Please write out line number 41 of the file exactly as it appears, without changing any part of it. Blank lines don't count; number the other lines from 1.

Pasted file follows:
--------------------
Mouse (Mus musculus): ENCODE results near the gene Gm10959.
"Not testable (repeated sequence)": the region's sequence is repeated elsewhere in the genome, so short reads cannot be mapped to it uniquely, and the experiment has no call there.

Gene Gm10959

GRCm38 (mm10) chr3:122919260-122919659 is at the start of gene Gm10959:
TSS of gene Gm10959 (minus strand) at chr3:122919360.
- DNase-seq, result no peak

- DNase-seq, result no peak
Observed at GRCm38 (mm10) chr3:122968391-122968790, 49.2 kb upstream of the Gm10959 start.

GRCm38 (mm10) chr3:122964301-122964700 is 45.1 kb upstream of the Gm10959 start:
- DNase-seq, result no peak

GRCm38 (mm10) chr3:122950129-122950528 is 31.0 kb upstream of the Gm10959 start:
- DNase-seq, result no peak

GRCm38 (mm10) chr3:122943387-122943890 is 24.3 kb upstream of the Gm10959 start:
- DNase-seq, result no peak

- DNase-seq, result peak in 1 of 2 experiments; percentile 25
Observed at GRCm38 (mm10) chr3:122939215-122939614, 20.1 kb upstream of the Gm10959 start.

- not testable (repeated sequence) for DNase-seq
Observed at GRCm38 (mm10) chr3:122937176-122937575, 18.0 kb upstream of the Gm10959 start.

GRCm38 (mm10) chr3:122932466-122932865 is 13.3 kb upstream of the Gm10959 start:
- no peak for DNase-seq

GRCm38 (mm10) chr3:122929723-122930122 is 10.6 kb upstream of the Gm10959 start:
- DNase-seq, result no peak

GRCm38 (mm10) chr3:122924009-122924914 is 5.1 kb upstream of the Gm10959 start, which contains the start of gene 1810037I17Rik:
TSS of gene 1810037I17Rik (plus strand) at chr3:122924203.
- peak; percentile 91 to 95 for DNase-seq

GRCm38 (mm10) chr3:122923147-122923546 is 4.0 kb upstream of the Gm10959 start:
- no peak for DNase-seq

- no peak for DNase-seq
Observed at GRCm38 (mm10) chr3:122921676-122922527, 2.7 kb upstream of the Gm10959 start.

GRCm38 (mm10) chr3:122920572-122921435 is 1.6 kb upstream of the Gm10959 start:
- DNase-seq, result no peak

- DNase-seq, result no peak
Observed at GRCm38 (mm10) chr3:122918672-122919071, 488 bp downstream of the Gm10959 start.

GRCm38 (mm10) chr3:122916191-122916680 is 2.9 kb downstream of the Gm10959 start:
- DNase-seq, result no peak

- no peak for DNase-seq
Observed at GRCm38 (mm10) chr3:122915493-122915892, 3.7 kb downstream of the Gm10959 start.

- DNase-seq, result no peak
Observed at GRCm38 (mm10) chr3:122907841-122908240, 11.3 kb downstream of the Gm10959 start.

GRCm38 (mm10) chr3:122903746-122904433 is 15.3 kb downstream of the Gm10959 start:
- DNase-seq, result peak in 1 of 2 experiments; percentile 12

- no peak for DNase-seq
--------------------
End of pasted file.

- DNase-seq, result peak in 1 of 2 experiments; percentile 12